__________________
Art of JKelly
Deviant Art
Facebook
  Status: Offline
View JKelly's Profile Search for other posts by JKelly Visit JKelly's Homepage
 
  NorthboundFox

Avatar
Sentient Life-form
Sentient Life-form

Joined: 2010-August-23
Location: United States
Posts: 27
Posted: 2010-August-31 at 1:31pm | IP Logged Quote NorthboundFox

Thanks Kelly, that helped a ton!


__________________
My DeviantArt Account
  Status: Offline
View NorthboundFox's Profile Search for other posts by NorthboundFox Visit NorthboundFox's Homepage
 
  regulus

Avatar
Celestial Watchman
Celestial Watchman

Joined: 2005-August-25
Location: United States
Posts: 2325
Posted: 2010-August-31 at 3:30pm | IP Logged Quote regulus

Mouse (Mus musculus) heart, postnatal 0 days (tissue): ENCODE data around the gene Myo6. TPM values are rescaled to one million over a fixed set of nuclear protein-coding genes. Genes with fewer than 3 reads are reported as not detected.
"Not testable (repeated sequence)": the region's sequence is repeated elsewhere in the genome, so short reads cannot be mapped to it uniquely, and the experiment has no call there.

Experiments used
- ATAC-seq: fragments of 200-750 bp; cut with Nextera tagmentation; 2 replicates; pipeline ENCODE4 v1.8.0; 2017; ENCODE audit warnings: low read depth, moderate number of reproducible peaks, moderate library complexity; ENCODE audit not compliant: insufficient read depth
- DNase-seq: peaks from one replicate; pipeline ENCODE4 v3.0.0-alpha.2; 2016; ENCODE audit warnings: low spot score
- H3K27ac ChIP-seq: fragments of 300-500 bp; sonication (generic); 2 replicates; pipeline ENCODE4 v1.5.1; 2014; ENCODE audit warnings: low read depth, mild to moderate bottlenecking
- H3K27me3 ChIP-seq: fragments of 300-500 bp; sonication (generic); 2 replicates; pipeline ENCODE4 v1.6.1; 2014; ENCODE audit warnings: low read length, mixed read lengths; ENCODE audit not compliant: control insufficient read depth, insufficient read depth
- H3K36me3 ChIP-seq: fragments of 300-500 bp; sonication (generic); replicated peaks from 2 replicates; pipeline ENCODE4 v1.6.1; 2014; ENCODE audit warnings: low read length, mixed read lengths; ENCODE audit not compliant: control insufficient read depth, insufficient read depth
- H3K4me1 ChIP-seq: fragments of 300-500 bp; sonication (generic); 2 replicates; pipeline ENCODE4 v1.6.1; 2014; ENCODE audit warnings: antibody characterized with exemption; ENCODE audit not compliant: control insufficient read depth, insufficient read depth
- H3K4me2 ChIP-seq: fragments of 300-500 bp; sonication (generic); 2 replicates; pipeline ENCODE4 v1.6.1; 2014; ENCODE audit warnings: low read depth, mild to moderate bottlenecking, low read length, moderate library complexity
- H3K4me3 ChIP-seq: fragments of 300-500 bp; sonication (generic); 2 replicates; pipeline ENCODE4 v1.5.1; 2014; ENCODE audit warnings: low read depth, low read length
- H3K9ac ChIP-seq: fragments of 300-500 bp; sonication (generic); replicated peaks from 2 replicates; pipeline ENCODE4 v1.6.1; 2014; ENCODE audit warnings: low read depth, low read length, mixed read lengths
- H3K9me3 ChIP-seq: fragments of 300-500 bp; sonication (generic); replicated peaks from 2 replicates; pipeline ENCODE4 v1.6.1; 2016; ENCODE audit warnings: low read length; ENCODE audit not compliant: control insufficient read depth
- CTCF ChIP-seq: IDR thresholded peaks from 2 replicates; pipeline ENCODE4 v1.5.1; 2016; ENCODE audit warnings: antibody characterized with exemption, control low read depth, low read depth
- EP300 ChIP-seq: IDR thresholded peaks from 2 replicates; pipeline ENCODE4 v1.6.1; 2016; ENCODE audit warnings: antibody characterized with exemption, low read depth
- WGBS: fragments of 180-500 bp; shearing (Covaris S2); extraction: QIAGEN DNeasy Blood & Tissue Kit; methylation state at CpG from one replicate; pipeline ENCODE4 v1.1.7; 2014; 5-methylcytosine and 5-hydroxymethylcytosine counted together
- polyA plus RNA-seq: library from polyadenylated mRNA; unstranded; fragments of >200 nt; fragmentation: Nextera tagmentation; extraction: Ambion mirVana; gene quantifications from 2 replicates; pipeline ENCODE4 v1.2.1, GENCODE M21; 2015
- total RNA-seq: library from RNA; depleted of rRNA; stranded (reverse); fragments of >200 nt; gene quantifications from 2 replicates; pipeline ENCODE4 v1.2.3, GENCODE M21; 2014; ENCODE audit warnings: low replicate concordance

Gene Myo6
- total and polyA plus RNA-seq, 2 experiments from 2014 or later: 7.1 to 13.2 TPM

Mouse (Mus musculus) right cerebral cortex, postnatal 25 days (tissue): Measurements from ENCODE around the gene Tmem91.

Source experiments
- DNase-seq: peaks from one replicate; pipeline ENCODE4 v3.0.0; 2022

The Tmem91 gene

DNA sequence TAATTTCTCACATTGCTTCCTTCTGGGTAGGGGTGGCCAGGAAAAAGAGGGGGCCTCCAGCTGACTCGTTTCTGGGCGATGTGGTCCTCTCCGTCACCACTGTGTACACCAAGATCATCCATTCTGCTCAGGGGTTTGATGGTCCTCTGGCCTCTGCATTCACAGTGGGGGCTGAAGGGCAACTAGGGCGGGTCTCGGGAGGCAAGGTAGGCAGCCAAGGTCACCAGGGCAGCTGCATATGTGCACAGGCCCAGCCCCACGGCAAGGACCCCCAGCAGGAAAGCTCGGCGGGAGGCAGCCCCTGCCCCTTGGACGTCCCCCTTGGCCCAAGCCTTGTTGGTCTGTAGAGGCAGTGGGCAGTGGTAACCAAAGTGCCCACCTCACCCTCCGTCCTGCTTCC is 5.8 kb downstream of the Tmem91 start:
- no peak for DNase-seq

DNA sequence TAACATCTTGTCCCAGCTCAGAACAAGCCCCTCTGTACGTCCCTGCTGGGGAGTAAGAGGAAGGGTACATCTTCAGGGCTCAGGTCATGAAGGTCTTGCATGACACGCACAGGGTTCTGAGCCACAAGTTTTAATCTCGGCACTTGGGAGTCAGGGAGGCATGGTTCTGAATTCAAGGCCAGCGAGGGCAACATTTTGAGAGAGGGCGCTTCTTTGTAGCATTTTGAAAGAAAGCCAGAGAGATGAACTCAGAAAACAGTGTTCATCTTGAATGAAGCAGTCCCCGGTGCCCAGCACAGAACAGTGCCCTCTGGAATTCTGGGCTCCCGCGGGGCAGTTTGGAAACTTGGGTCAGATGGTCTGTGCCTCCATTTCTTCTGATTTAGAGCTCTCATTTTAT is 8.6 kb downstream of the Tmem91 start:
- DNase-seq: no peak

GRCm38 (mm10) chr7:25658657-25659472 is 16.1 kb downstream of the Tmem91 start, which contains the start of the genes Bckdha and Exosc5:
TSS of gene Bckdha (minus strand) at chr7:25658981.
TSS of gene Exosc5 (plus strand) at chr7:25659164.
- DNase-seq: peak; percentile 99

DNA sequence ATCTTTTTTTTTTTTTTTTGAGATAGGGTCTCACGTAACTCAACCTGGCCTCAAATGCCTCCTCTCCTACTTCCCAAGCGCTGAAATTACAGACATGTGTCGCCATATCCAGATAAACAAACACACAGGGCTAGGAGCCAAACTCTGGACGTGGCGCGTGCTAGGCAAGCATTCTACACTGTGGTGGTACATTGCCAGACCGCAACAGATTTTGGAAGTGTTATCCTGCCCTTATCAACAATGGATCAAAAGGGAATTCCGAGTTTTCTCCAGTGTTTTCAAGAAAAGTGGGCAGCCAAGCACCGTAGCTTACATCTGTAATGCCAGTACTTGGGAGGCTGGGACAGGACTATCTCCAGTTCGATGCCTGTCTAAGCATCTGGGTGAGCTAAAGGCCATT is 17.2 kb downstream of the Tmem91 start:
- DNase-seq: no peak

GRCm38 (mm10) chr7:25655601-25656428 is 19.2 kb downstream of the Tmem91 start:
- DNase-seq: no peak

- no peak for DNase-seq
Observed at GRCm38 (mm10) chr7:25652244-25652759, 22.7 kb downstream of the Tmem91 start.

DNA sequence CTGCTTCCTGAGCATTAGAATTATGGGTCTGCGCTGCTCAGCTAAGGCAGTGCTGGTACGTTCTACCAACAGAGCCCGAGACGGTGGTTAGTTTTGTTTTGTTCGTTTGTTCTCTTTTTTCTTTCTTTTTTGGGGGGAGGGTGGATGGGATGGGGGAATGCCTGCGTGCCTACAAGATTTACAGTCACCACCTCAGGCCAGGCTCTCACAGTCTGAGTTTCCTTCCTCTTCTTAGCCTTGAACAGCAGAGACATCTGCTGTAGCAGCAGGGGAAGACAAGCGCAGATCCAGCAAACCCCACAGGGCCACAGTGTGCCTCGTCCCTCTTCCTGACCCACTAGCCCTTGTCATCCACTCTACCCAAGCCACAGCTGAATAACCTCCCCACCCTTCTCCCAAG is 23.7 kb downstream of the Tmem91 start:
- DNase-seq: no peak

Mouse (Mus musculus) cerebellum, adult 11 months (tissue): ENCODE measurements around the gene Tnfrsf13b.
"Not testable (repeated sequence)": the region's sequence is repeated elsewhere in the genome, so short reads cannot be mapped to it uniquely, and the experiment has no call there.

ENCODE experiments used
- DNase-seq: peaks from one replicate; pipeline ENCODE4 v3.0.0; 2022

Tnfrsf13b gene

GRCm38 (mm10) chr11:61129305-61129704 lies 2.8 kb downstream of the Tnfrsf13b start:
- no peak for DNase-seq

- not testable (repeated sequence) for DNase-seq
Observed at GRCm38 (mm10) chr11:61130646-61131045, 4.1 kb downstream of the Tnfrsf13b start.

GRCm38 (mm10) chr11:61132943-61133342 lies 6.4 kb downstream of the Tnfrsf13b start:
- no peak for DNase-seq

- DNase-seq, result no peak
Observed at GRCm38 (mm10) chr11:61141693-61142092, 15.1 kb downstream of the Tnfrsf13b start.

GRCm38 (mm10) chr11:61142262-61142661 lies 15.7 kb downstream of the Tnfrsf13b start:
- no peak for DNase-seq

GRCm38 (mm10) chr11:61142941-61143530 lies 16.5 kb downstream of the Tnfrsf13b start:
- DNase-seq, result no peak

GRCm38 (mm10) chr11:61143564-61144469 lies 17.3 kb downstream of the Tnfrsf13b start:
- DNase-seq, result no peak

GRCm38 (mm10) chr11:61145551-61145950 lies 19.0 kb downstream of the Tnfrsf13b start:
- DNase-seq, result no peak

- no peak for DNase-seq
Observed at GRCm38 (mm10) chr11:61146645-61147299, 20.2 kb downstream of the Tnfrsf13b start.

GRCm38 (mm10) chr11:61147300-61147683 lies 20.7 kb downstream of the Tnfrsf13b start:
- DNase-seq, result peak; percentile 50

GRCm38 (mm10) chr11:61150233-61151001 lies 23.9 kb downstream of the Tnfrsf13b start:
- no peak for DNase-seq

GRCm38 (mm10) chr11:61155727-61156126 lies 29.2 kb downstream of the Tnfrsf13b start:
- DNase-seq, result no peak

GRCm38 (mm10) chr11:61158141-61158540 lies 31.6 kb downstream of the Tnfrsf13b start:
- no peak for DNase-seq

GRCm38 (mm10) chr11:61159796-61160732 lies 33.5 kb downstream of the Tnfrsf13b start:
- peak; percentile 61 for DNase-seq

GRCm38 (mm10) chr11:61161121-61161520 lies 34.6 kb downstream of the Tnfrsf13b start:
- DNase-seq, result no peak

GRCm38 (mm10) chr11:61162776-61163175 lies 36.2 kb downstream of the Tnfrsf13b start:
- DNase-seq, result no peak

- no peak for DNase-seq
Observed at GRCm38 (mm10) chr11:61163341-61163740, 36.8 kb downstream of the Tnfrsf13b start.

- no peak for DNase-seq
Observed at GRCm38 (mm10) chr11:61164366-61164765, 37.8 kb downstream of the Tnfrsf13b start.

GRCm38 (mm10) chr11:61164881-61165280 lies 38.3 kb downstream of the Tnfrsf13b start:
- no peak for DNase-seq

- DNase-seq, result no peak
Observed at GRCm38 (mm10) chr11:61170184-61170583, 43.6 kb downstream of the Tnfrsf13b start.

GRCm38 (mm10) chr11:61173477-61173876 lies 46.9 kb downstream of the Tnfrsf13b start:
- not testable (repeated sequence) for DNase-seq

It absolutely happens, i would bet that it depends on the thickness of the rings, size of particles, proximity to the lightsource, and a lot of other variables...so there is a fair amount of artistic license you can use since these details are up to you. One thing i do know is that no nebula is going to cast a shadow on a planet, they are just too dim. In fact if you were sitting in the middle of a nebula, they are so dim, you wouldn't even see it. And if a star is close enough to cause shadows, it's not going to be part of a constellation, it would be that planet's sun, outshining everything else. A binary or multiple system would be possible though, thats when you could get some interesting effects, in this one i used 3 suns to cast shadows on the rings (planet's shadow on rings, but same idea...and yes the 2 dimmer shadows are rather hard to see) What happens, more or less, is that they cancel each other out to some extent, depending on brighness, proximity, etc.